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George Pattison and his wife are middle people - income, age and class. Their imaginations are as conformist and limited as their daily lives. The one thing they have found that they can hold onto in this shifting world is each other; indeed their closeness even extends to a sort of mental telepathy.

It came as a considerable blow when George's company decided to give him a three-years overseas posting - a blow climaxing in their last night in the flat. All their furniture is in store, apart from a divan; both of them are nervous about the long journey ahead; their neighbours are insisting on wishing them luck with indigestible Spanish champagne.....

It is George who has the first hallucination: one moment the flat is bare, the next full of strange, out-moded furniture, then empty again.  He tries to ignore it. But then Millie pops along to make sure they have cleared every last thing out of the hall cupboard only to come back half fainting because of the odd trunk in there - a trunk in which she had found the body of a dead woman. Then, when George runs to look, the cupboard is empty again.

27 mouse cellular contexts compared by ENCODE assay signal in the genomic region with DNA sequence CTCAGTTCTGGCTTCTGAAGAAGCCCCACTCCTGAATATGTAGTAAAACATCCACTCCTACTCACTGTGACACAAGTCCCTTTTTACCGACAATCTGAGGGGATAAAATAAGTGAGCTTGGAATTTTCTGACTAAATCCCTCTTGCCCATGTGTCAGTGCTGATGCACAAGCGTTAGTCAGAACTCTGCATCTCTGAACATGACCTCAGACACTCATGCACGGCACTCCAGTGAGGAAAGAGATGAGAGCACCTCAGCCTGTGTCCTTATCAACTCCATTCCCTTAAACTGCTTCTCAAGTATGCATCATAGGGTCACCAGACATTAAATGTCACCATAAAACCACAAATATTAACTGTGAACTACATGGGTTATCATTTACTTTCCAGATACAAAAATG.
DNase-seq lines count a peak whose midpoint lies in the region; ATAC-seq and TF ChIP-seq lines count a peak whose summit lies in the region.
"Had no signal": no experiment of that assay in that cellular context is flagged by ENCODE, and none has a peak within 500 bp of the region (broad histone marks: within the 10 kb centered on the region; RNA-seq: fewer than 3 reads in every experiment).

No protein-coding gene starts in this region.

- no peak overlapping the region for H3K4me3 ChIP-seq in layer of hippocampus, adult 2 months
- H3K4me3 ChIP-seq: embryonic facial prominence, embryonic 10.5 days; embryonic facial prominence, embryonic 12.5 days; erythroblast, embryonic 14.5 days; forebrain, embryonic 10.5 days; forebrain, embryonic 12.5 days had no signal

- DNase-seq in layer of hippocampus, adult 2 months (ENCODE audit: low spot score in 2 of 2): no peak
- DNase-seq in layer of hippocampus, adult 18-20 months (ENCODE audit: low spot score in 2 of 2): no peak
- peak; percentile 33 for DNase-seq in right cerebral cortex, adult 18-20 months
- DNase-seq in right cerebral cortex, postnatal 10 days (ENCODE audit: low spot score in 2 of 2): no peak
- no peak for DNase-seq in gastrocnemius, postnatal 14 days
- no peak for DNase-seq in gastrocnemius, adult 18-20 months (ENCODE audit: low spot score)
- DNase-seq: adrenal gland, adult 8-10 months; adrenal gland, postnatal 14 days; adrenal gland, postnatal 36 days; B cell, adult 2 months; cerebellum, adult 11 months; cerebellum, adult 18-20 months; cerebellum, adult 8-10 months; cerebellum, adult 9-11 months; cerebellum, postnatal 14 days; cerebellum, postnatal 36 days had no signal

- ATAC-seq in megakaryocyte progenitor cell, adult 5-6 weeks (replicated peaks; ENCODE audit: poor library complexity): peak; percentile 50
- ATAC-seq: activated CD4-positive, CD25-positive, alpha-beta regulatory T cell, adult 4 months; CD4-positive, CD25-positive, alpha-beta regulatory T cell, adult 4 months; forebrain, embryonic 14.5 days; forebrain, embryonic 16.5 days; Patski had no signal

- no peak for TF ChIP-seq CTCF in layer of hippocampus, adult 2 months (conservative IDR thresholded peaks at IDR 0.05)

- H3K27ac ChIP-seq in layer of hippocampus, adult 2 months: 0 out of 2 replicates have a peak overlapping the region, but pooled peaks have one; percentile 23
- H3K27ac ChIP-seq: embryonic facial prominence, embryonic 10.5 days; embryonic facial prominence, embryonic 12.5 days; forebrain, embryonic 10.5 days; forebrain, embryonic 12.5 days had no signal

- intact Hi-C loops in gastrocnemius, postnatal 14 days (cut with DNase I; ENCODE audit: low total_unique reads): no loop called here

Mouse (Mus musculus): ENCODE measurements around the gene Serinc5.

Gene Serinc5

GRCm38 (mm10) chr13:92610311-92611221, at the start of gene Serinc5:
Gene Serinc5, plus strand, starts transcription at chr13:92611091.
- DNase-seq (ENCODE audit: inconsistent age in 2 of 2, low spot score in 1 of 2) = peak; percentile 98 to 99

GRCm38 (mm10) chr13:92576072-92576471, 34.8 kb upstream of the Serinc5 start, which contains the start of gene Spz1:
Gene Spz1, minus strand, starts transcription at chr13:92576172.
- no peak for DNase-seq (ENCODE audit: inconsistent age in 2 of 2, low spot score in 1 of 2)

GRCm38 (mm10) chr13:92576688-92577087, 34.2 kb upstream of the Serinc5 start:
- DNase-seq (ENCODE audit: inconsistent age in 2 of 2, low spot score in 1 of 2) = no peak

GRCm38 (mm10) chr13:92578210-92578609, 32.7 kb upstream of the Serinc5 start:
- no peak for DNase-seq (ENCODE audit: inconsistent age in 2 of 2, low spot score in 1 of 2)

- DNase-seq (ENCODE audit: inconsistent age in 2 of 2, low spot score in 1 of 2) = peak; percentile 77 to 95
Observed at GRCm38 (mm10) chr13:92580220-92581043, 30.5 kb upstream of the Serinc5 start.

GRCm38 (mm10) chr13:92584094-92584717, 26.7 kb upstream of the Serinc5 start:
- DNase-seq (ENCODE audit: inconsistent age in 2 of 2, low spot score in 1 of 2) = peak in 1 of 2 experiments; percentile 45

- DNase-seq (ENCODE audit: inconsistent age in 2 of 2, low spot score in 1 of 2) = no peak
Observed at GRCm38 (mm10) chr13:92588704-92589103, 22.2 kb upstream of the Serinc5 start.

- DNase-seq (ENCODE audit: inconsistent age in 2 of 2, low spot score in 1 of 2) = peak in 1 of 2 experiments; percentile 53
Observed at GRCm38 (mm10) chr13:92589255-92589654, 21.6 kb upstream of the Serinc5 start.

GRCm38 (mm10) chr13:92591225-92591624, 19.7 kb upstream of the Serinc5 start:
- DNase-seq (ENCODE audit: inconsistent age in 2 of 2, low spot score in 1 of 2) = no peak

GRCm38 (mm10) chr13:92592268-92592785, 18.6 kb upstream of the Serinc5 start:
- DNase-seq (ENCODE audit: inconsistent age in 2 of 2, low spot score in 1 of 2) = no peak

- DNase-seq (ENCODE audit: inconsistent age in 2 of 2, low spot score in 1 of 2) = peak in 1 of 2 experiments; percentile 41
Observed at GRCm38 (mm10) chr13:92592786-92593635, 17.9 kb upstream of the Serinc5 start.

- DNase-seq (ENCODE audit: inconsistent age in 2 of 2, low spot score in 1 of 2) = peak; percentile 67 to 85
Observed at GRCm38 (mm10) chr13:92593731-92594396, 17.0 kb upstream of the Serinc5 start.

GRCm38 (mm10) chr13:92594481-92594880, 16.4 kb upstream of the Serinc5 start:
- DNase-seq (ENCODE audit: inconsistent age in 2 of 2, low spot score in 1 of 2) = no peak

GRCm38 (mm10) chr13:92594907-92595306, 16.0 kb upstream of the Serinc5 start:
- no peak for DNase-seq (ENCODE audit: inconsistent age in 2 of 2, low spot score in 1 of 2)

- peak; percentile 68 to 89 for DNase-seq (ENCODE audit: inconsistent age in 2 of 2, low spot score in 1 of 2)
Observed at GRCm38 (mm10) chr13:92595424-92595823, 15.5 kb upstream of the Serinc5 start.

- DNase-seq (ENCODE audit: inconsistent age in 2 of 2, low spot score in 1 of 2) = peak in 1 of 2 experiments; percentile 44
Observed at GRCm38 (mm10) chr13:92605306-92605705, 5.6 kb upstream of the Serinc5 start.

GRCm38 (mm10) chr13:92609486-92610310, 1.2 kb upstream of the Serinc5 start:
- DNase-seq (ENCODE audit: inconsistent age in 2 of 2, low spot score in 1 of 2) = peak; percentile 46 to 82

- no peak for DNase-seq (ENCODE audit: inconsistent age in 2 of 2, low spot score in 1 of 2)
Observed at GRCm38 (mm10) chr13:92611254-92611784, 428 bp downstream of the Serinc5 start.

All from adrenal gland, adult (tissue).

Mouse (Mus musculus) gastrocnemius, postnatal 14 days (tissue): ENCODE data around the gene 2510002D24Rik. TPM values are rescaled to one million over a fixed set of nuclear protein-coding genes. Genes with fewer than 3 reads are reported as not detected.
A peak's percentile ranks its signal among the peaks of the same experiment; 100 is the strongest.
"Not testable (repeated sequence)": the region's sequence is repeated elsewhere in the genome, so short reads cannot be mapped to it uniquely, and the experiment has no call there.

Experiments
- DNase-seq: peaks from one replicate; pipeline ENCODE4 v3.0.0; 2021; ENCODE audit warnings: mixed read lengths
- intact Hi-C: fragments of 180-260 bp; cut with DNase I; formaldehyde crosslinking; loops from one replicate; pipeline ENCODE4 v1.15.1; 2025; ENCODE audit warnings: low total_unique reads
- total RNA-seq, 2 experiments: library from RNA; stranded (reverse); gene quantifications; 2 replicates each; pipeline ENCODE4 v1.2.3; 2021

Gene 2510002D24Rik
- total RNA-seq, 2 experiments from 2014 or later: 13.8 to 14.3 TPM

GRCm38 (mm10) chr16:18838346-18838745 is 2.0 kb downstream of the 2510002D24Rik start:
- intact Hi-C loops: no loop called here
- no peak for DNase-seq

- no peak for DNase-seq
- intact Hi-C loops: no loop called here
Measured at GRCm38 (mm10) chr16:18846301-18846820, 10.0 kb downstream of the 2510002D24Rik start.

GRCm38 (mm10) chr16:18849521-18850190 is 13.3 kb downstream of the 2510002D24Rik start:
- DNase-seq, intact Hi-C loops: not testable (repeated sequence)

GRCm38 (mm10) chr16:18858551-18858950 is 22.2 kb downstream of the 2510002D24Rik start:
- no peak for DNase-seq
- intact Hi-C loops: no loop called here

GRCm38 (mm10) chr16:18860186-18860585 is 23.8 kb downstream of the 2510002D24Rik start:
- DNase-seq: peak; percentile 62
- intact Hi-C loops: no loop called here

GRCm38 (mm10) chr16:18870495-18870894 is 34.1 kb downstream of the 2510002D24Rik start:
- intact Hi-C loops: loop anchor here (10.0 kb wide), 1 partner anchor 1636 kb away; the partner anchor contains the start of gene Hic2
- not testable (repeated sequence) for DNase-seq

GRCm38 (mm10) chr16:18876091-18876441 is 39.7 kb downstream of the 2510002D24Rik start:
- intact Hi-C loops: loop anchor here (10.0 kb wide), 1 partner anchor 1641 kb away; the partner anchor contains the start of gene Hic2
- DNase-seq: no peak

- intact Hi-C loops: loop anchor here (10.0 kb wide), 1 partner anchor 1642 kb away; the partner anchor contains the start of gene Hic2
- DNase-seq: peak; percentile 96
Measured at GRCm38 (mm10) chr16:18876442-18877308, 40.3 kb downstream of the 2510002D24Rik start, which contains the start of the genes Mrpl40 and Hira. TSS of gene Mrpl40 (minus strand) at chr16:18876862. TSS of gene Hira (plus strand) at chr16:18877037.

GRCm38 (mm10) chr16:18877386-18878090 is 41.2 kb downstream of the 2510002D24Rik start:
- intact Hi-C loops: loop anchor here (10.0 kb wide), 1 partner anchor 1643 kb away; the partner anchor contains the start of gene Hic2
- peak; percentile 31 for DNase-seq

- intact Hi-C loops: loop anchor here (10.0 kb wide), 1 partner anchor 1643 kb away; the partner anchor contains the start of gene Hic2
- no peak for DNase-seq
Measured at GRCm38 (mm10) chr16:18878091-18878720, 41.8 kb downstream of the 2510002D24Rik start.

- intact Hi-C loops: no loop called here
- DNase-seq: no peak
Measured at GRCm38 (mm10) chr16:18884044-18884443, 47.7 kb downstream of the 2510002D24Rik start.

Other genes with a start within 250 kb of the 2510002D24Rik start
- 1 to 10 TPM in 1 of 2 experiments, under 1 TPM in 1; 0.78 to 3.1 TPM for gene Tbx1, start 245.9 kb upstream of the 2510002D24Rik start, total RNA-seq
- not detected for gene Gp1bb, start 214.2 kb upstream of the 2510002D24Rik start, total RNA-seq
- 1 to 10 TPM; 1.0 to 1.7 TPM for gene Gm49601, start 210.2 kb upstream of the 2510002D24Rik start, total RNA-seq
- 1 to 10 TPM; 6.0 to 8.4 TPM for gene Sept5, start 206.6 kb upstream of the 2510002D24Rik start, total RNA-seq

They do their best to reasure [sic] each other, agree they are both imagining things. They get into bed but neither can sleep. Before long Millie is up for some water. Her scream bring George running to the sitting room - where all that strange furniture is suddenly back again and with daylight suddenly streaming in through the windows. And worse, an ill-tempered and frightening man emerges from the shadows to talk to them. At least, it seems that way until he calls them by other names and they realise that they are caught up in some terrifying dream. And then the poor woman whom Millie had seen dead in the trunk walks into the room.

Written by Michael J. Bird.

Directed by David Chandler.

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09/02/01 First upload to 625.org.uk
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